All My Friends Are Getting High, So How Can I Stay At The Party?

The couple of times I dabbled with recreational drugs, I had the worst time of my life. While I enjoy a drink as much as the next person, drugs are something I just can't mess with.
When people ask me why, it's hard to pinpoint only one answer. For one, they tend to make me anxious or sad or angry seemingly out of nowhere. Some of them don't even work on me the way they "should", sending me not on the pleasant trip I was hoping for, but through a deathly rollercoaster of less-than-ideal physical reactions. So, as a result of all that, I took drugs off the table pretty early on in my young adulthood.
It's a decision I was very comfortable with, and I didn't necessarily feel like I would be missing out on anything. That was, until I realised I seemed to be the only person in my social circle who'd made the decision to completely abstain — and because of it, I was permanently going to be on the out of something they could all share.

His friends quickly drew the conclusion that I, the 'square', had forced his hand and it was my fault he'd stopped, in their view, having fun.

It extends beyond a feeling I get just with my own friends. With total recreational drug abstinence being the uncommon choice for young adults in a secular community, the feeling that I don't quite belong exists on a larger scale, too. I'm missing out on what many people consider to be a positive and fun part of your young adulthood — and despite being sure I've made the right call, it's not easy feeling like I'm on the outside looking in at what my life is 'supposed' to be like.
Not taking recreational drugs has also impacted the way I date. When I started seeing this one guy who used to indulge pretty regularly, he, out of kindness, eased up on his habits to make me feel more included, and so we could enjoy getting to know each other without him being under the influence. But of course, his friends quickly drew the conclusion that I, the 'square', had forced his hand and it was my fault he'd stopped, in their view, having fun. And that feeling — that I'm the ultimate buzzkill — follows me around constantly.
The pressure to partake in drugs is also undeniably a gendered one, as I've definitely felt more pressure from men, directly and indirectly, to do drugs in pursuit of being the 'cool' party girl. And so, it's not surprising that the times that I did drugs specifically for the approval of men were the worst of all my experiences.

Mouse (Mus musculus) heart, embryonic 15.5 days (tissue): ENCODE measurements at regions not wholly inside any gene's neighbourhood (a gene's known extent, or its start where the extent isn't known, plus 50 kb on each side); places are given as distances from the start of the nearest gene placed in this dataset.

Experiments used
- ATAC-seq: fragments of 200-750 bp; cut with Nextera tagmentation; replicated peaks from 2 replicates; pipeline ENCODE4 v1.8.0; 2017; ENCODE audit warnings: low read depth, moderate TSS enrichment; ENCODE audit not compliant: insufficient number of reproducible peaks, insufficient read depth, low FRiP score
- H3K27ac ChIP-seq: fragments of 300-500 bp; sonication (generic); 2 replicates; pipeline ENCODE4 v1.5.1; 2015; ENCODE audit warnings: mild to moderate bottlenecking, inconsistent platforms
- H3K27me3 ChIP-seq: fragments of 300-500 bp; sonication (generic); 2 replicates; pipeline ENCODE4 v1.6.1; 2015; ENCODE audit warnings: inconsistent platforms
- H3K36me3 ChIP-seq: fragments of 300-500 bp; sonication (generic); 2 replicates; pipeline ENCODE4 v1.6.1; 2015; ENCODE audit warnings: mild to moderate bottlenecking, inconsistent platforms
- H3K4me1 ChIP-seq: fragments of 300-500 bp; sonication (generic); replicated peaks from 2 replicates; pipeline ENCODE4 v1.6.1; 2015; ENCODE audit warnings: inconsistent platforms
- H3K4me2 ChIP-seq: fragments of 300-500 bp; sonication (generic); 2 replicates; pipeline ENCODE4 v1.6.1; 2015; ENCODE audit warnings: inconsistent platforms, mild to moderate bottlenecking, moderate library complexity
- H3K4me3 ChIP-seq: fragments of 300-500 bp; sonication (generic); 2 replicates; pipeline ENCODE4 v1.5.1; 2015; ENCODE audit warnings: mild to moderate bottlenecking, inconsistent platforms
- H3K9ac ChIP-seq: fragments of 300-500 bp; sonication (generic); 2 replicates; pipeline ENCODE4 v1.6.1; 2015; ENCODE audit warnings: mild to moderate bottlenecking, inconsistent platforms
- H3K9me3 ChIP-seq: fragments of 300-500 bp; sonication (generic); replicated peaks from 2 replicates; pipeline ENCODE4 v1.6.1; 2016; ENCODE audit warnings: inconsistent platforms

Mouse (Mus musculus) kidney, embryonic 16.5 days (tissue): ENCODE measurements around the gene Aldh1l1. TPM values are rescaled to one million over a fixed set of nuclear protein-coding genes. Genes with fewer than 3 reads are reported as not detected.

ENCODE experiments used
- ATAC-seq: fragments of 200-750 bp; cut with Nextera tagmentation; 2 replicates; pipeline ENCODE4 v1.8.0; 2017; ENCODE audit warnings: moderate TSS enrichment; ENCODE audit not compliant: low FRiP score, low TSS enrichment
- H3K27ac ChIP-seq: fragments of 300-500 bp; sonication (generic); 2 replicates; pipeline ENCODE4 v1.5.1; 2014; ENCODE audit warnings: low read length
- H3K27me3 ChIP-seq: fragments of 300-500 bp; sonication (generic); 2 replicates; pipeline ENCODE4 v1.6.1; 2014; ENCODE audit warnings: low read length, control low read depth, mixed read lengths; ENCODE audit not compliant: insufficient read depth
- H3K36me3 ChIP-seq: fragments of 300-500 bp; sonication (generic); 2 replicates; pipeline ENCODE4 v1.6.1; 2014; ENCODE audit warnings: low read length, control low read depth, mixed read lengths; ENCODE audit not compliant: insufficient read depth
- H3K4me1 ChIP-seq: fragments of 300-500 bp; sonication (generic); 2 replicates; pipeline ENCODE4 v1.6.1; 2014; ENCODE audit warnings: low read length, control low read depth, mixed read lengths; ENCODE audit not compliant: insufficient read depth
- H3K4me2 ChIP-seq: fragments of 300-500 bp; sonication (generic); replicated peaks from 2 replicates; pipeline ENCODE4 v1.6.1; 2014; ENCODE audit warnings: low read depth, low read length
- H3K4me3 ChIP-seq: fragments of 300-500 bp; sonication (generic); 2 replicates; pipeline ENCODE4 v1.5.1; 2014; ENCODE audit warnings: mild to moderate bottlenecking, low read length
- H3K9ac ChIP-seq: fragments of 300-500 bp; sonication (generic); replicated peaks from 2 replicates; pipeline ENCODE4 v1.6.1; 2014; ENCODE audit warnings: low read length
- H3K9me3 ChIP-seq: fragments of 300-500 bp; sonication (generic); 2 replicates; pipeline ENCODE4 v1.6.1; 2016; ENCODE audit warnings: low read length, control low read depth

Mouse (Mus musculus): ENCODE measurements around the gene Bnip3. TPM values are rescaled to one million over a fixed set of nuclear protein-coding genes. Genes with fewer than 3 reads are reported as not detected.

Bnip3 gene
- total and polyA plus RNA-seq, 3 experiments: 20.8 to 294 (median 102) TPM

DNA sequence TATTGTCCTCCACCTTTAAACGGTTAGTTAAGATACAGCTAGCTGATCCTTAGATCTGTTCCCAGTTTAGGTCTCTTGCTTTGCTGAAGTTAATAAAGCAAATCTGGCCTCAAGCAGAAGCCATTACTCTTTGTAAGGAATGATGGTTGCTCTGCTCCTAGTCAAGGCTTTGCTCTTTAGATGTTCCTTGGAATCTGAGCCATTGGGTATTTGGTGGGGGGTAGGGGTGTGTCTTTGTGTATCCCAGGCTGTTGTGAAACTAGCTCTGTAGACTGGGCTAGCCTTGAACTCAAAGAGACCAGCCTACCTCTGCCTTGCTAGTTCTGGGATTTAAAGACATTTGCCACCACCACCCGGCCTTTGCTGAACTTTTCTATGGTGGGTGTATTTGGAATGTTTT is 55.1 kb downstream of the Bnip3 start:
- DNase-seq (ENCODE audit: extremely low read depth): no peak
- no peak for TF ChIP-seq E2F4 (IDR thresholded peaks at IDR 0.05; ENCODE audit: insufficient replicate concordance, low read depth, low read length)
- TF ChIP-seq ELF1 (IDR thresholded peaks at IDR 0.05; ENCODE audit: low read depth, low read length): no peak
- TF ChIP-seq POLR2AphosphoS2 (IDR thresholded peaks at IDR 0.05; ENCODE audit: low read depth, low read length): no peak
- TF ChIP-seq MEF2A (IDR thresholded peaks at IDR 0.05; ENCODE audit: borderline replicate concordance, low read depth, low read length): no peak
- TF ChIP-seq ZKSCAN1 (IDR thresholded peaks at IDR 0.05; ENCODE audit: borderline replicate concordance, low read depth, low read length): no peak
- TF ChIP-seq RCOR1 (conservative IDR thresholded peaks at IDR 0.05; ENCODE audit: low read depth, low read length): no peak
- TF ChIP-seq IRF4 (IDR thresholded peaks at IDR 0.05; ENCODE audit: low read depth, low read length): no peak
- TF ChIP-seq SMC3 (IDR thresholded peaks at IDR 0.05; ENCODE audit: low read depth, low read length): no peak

Erin*, 31, is someone who also doesn't do party drugs and has felt the social repercussions of that decision for her whole adulthood. "When I was a teenager, I read Anna’s Story and, to be honest, it scared the shit out of me," she tells Refinery29 Australia.
"I was convinced that if I tried drugs, I’d be one of the unlucky people to have an adverse reaction and die. As I moved through my 20s though, I wasn’t so much scared as I was disinterested. I’ve never liked the idea of losing control of my body or having to wait it out if things went south, and because I never felt like I was missing out on anything, I saw no reason to take drugs."
As for the social aspect of not taking drugs, that's something Erin definitely feels she misses out on. "I’ve had people not invite me to their birthday parties because they just wanted it to be a drug-fuelled night and only people who were willing to partake were on the guest list," she recalls.
Interestingly, a lot of the judgement that Erin and I get from others is the assumption that we're judging them for their habits. I'll be the first to admit that I'm not always 100% comfortable being in a room full of people who are high, but that has to do with my own sense of belonging in the situation, and nothing to do with their choices.
"I think there’s a common misconception that anyone who chooses to abstain from taking drugs must be morally against them, but for me, it’s just not something I personally want to do," Erin agrees. "You do what you want with your body — it’s literally none of my business."
As for maintaining connections where the drug thing turns into a full-blown division, it's a classic example of trying to manage a relationship with opposing interests. "Unsurprisingly, I’ve lost a few friends along the way. But my friends now couldn’t care less what I do and understand that my not participating in doing drugs on a night out has no bearing on the way I view them," Erin says. "My partner and I have also had to have a few tough conversations when we got together, but we found a happy medium over the years."
While risk-taking and figuring out our mental and bodily restrictions are a part of growing up, for people like Erin and I, taking drugs isn't how we wanted to test our limits. The way we each choose to have fun and join in the party takes shape in very different ways. Some people would rather take a pill than be at a party sober, or vice versa — and at the end of the day, it really is to each their own.
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